How To Crack A Book Publishers Code
Major publishers have an agenda to meet when looking for manuscripts to publish. Whereas once they were simply looking for well-written manuscripts, today they are also looking for marketable authors with ideas for future titles. Rejections are not uncommon for aspiring authors who now need to become savvier and more pro-active to ensure that their manuscript is noticed amongst the hundreds of manuscripts left waiting on an editors' desk.
Here are some tips to increase the chances of publication:
Find the right publisher
After completing their book, first-time authors often send out their manuscripts to any publisher they can find. Overwhelmed with excitement and enthusiasm, you may think that it's a great idea to send your work to hundreds of publishers, but it's not! Often this shotgun approach results in lots of rejections, which only deflates your enthusiasm and lowers your esteem.
Why? Because you need to tailor your proposal to a particular publisher. All publishers may appear to be similar, however, they differ quite substantially. You need to craft a proposal that says why you're approaching this particular publisher and why you believe your book will be a great fit with them.
…and how do you do that?
The key is to match your manuscript to the publisher. So find a book that's as close to your book as possible. Then look on the imprint page (the page with the copyright details) and find the publisher's name. Once you have done this, research the publisher and find out the necessary details.
What other books have they published? Do they accept unsolicited manuscripts? What do they need to know in your cover letter? You can do this either over the Internet or pick up the phone and call them.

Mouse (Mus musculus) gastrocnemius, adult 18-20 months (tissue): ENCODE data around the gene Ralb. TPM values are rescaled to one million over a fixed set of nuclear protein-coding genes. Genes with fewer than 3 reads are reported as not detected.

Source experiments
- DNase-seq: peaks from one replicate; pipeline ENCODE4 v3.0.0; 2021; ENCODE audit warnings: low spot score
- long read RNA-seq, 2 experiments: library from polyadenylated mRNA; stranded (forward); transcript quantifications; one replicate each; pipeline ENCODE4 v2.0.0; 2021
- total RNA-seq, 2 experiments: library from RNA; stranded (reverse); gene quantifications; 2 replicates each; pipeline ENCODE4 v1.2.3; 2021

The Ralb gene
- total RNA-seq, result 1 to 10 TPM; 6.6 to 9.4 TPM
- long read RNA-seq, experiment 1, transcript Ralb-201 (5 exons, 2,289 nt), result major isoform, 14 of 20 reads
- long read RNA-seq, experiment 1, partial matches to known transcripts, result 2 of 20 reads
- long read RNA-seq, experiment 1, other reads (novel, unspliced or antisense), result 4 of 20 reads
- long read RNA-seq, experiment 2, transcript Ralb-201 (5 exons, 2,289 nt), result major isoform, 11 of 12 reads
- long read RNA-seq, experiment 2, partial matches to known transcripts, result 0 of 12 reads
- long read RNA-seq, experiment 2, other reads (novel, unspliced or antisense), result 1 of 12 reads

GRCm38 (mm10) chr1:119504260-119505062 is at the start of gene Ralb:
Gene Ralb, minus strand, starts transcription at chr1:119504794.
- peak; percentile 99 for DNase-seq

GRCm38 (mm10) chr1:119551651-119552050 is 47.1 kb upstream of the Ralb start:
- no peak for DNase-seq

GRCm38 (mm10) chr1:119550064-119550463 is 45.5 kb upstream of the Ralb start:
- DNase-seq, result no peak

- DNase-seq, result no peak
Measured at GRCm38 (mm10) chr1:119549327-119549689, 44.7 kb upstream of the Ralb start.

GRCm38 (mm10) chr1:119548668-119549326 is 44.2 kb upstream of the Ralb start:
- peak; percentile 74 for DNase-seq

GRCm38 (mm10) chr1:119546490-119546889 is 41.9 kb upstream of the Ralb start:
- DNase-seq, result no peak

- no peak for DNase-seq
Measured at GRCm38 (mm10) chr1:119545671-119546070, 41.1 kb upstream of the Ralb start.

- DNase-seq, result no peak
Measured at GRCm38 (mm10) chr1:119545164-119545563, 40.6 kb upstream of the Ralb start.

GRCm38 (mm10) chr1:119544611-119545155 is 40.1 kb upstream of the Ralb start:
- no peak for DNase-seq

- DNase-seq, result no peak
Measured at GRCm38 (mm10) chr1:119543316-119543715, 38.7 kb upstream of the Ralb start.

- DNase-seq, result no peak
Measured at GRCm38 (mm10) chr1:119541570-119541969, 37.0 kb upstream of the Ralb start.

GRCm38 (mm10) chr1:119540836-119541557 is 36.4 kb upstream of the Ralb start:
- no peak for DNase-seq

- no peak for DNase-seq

What should you send?
Every publisher will request something different. Some may want a letter, other may not; some will ask for a chapter outline, others might just ask for the first two chapters. There is no right answer, so that's another reason why you should either view their website or call them before sending your manuscript. Otherwise they will simply return it back to you, without even opening the envelope.
Will publishers steal your manuscript?
In most western countries, the moment you write a book it's your copyright. You don't have to register it anywhere, it's yours. That means if someone takes that information and reproduces it with someone else's name on it, that's in breach of copyright and effectively you can sue. However, don't waste your time thinking that your book is so amazing that a publisher will replace your name, because they won't. Yes there are isolated incidents, but normally it doesn't happen. And if it does, you're able to sue and publishers are very protective about being sued.
Publishers don't just want one idea, they want many. If you've written your whole life story in one book, consider splitting that book into a series. Publishers are investing in your book and want to see potential income beyond your one and only book.
It's very difficult for aspiring authors to get their first book published. While a manuscript needs to be written well, understand that there a plenty of well-written manuscripts out there. You need to do everything right and deliver your manuscript exactly how the publisher want it.
Dale Beaumont is the author of this article. He is an internationally renowned book publishing expert, the author of 16 best-selling books and the creator of the Get Published Secrets Program.
To discover how the Get Published Secrets Program can help YOU become a best selling author in record time, click on the link below now:
Have you claimed your FREE 68 Minute Audio and 43–page Publishing Guide (valued at $147)?
If not complete the form below now and your FREE gift will be sent to you immediately.